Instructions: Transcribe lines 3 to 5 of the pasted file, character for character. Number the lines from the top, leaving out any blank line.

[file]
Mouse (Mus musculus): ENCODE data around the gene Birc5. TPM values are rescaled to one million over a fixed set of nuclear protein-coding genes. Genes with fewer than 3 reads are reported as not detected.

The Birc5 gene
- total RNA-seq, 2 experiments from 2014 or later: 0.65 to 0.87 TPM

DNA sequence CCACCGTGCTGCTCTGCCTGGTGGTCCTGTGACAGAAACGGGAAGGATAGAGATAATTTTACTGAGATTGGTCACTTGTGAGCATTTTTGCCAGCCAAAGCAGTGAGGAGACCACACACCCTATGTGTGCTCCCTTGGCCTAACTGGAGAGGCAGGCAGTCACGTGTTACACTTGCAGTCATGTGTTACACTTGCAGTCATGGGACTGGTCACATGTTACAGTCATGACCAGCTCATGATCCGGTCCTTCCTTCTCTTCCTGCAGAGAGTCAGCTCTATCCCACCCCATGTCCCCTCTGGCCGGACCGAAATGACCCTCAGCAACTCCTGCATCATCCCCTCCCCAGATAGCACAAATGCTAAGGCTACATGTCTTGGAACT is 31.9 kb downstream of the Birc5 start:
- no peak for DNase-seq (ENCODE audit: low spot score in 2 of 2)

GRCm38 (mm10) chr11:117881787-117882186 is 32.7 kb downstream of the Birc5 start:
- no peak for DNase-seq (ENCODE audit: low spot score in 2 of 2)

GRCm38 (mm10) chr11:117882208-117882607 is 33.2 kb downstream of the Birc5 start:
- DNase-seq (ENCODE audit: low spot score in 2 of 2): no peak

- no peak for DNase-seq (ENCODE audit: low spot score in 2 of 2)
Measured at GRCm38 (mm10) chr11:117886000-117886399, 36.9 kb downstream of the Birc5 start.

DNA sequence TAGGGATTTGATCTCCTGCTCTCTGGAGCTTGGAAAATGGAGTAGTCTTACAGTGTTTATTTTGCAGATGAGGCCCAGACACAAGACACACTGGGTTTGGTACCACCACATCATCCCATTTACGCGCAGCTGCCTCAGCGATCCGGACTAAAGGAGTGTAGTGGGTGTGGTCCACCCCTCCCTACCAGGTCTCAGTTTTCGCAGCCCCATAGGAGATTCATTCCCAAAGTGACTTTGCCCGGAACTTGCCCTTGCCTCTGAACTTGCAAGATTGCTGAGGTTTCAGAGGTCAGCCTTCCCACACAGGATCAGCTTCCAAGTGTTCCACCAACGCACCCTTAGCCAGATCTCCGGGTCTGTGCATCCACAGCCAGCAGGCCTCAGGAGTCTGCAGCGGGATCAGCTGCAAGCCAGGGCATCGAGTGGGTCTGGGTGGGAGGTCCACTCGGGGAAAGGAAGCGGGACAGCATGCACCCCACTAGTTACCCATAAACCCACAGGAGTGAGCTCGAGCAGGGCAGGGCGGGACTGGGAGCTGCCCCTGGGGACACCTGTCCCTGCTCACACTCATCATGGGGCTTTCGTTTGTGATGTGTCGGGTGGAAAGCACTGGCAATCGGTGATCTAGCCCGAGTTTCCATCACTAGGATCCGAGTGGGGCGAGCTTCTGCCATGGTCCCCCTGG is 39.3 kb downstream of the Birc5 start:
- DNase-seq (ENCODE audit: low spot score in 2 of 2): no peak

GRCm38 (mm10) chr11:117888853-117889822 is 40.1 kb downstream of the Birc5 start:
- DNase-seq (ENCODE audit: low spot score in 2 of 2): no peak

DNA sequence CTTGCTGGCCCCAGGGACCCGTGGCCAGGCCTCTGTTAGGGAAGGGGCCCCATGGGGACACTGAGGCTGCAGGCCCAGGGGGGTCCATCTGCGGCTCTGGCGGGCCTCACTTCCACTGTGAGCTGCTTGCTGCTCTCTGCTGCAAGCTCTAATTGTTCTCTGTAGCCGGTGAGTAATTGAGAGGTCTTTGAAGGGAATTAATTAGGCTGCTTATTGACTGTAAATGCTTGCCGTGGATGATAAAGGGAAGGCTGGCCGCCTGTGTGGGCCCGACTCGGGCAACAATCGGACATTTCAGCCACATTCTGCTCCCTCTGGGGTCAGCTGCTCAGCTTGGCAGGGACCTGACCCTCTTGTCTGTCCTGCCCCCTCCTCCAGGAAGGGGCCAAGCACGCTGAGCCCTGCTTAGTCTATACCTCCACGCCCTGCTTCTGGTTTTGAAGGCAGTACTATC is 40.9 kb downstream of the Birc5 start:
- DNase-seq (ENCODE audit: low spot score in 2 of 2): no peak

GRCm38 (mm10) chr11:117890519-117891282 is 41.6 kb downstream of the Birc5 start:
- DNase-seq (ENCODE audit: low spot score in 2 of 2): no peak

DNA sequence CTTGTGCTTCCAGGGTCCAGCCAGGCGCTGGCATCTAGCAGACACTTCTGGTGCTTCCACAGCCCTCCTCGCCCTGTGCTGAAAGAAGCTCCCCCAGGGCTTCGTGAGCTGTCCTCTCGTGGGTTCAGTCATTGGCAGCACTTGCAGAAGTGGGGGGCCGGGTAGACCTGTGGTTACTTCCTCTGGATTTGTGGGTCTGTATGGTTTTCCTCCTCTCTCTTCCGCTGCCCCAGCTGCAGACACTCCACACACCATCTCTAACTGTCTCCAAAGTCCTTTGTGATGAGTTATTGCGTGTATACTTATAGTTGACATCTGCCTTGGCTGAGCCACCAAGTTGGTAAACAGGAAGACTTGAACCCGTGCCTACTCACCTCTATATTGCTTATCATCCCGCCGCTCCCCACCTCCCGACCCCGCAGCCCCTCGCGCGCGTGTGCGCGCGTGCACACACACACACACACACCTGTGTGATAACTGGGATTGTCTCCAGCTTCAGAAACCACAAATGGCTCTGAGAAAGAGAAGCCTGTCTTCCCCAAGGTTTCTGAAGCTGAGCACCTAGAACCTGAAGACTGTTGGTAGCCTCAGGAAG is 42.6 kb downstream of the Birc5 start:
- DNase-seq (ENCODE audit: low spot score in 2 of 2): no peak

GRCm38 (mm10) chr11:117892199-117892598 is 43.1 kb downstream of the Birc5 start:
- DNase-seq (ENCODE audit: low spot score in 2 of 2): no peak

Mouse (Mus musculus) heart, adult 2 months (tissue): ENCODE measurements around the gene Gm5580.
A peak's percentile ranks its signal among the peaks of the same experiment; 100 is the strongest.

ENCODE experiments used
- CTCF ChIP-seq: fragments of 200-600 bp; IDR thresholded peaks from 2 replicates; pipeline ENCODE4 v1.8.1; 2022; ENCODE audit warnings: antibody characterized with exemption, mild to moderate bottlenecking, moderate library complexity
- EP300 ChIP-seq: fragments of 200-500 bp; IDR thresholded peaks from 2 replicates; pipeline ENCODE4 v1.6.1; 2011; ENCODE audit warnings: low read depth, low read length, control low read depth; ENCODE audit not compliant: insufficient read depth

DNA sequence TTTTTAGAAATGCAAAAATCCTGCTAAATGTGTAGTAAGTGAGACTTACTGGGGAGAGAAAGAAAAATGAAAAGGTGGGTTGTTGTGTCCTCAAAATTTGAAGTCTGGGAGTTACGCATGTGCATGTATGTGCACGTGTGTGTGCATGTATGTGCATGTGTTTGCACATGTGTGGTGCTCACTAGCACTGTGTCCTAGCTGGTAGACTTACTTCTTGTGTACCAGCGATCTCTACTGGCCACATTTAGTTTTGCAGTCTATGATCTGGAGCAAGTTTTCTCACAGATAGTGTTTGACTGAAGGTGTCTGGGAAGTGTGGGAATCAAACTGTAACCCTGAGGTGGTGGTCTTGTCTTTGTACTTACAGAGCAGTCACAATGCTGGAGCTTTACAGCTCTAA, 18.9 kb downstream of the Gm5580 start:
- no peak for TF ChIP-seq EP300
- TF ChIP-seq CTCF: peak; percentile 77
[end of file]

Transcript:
- total RNA-seq, 2 experiments from 2014 or later: 0.65 to 0.87 TPM

DNA sequence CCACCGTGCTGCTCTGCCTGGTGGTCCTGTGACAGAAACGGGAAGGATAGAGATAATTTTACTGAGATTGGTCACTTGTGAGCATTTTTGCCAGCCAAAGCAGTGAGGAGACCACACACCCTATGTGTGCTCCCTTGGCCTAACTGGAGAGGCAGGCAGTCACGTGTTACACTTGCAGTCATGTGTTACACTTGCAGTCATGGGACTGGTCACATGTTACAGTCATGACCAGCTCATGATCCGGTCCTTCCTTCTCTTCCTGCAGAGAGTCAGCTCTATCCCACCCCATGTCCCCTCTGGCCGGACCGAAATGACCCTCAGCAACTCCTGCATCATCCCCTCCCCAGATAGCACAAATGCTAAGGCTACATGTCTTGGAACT is 31.9 kb downstream of the Birc5 start:
- no peak for DNase-seq (ENCODE audit: low spot score in 2 of 2)